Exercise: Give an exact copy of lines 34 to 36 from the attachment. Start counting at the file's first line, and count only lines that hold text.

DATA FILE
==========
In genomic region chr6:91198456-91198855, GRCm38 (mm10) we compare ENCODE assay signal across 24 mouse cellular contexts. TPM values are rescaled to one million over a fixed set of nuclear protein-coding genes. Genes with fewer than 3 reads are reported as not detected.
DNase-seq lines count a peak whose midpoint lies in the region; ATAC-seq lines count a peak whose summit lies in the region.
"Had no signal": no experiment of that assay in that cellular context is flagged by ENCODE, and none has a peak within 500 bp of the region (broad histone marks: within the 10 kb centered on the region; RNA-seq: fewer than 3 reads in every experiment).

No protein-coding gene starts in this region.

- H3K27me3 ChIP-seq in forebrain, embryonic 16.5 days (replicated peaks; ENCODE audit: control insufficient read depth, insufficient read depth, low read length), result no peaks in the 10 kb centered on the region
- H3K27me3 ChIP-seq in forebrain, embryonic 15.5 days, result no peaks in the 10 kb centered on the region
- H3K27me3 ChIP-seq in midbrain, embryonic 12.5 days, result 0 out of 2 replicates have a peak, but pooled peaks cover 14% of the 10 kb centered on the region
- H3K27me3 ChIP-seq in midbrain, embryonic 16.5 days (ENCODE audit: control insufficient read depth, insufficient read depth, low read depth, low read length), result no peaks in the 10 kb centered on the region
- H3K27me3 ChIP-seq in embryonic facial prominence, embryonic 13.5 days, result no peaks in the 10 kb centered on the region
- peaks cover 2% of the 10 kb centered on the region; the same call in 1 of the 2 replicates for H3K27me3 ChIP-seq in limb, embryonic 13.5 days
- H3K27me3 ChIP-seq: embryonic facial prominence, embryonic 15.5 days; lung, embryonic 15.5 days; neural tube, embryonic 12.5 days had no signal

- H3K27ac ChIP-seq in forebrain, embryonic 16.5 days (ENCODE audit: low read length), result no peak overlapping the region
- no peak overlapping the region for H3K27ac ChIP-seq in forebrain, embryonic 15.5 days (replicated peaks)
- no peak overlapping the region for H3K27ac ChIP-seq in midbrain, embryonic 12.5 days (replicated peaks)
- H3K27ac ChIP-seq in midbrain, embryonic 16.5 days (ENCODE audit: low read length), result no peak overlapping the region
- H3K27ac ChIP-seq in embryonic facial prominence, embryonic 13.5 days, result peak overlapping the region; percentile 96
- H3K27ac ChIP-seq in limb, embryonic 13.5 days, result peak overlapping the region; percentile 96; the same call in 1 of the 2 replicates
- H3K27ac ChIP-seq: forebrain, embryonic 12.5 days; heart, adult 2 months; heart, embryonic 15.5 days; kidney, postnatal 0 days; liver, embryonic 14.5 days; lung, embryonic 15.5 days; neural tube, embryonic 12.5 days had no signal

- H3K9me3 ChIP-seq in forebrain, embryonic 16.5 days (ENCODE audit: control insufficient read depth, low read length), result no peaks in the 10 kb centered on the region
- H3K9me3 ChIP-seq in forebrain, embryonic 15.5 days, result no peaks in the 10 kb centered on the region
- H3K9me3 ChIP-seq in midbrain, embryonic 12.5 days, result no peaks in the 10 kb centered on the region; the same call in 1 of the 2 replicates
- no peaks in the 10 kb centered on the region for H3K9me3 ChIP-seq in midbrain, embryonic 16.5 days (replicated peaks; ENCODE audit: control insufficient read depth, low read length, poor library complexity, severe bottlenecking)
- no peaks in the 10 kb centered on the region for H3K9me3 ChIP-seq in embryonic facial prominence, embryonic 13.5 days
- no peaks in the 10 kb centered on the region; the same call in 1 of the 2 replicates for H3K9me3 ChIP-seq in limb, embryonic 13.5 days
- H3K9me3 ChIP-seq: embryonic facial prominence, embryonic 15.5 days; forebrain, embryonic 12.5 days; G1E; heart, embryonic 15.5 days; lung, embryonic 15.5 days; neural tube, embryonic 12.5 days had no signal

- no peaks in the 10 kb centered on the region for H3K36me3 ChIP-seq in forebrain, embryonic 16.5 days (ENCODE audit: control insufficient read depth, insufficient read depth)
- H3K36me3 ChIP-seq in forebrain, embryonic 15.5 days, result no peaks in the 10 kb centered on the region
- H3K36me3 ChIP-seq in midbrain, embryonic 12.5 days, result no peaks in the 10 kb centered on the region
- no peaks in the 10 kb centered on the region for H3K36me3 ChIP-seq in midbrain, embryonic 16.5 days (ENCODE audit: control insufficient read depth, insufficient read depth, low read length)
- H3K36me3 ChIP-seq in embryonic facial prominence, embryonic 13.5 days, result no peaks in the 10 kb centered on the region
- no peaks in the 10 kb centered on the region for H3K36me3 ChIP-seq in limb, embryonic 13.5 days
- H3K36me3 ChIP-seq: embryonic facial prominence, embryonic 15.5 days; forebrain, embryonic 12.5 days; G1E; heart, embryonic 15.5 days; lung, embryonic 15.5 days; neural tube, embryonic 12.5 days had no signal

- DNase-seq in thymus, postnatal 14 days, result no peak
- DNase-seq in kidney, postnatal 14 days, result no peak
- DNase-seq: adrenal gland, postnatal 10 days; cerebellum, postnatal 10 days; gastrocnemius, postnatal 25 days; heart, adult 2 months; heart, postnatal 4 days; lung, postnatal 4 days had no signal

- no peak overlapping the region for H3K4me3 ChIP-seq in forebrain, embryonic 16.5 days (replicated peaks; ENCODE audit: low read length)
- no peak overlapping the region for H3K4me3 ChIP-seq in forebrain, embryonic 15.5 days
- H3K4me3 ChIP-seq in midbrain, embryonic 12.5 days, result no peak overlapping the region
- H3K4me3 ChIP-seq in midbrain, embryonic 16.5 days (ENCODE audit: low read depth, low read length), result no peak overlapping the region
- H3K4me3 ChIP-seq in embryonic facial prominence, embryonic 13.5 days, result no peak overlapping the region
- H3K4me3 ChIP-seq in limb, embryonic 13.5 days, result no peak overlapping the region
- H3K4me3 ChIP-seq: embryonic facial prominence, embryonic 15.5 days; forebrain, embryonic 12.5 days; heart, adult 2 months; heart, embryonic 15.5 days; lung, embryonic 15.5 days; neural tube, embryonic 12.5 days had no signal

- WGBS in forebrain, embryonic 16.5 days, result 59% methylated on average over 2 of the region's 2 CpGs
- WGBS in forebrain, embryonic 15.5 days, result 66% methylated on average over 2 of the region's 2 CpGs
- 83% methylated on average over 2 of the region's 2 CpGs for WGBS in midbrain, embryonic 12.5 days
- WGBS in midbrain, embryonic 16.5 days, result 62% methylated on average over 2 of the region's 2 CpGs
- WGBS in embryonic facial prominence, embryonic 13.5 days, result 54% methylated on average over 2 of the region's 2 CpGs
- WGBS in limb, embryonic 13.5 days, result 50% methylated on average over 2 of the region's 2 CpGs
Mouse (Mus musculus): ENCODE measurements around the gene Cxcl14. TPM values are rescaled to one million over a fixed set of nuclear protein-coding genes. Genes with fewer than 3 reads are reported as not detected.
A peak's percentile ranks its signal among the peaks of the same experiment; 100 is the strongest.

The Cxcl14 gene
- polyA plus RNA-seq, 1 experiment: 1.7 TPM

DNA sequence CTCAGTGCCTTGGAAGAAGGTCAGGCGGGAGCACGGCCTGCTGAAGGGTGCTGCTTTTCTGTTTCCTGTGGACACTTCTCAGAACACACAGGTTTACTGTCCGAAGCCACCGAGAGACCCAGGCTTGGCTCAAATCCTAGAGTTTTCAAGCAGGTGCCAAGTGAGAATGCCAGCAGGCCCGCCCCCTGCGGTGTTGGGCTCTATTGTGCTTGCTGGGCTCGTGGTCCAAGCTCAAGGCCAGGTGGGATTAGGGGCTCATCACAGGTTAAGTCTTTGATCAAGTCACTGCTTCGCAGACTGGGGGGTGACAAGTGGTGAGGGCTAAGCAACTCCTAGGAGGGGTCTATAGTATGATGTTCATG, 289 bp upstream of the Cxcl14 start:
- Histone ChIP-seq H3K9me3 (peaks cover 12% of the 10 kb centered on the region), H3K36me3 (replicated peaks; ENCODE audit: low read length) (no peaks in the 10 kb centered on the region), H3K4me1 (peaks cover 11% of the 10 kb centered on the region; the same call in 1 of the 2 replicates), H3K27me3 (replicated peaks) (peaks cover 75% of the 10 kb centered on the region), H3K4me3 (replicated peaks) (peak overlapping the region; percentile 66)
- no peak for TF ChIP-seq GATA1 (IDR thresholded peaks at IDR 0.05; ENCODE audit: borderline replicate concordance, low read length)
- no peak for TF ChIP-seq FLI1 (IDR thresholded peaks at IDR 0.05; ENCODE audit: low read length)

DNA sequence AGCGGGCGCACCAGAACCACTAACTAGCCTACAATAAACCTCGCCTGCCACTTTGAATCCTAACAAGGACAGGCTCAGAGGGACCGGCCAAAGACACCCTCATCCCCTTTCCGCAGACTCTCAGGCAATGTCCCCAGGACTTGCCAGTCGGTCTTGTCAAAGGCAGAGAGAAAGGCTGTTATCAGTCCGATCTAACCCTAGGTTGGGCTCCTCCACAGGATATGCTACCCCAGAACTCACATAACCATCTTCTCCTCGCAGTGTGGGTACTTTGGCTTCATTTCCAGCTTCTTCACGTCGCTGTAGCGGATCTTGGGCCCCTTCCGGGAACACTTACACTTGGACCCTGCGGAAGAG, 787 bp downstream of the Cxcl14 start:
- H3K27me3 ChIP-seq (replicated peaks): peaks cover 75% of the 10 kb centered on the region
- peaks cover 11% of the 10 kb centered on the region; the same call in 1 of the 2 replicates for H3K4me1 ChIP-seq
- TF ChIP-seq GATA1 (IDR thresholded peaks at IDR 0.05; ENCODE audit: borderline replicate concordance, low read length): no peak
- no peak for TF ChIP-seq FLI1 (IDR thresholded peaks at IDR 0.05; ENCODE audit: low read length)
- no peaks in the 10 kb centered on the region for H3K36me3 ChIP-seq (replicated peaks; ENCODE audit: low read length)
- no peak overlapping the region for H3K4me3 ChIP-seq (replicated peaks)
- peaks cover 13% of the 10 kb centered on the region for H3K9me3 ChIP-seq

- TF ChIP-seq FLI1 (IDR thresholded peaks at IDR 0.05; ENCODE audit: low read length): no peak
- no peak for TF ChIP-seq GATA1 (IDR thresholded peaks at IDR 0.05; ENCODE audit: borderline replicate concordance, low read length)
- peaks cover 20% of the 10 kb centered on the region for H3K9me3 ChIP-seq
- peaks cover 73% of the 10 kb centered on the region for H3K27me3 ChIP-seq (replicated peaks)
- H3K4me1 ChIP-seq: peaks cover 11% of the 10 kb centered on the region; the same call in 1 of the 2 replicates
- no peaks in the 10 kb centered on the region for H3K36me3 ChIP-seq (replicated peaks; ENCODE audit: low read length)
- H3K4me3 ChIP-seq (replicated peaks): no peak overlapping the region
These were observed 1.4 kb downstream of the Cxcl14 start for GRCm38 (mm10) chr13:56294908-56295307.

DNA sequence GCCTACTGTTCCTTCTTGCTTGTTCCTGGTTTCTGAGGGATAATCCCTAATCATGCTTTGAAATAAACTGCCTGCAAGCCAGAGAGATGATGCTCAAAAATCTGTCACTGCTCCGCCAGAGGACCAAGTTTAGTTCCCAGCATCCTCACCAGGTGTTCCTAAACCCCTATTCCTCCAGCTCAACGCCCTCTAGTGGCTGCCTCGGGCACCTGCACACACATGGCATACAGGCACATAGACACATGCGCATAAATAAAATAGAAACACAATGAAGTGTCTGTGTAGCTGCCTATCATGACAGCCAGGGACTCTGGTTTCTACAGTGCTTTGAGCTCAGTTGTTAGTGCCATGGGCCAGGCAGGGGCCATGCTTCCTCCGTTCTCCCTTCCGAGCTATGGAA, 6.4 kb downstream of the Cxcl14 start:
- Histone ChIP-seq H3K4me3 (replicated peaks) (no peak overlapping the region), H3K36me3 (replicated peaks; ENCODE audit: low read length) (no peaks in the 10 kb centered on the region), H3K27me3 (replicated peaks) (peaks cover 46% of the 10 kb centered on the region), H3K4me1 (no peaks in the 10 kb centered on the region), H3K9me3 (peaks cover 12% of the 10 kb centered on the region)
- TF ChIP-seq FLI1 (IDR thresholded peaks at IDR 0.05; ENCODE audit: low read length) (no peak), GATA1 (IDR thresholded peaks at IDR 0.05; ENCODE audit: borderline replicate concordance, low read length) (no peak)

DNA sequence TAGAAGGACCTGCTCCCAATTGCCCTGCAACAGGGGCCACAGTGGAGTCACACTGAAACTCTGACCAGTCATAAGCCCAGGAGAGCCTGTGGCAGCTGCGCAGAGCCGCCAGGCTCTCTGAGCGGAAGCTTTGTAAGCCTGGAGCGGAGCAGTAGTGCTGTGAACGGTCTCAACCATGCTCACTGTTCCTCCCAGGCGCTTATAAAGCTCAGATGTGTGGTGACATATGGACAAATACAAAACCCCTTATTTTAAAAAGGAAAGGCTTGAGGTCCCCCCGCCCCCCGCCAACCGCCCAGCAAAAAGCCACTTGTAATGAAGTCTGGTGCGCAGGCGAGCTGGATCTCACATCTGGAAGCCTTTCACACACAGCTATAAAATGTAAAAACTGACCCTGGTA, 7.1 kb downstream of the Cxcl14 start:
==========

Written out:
- DNase-seq in kidney, postnatal 14 days, result no peak
- DNase-seq: adrenal gland, postnatal 10 days; cerebellum, postnatal 10 days; gastrocnemius, postnatal 25 days; heart, adult 2 months; heart, postnatal 4 days; lung, postnatal 4 days had no signal

- no peak overlapping the region for H3K4me3 ChIP-seq in forebrain, embryonic 16.5 days (replicated peaks; ENCODE audit: low read length)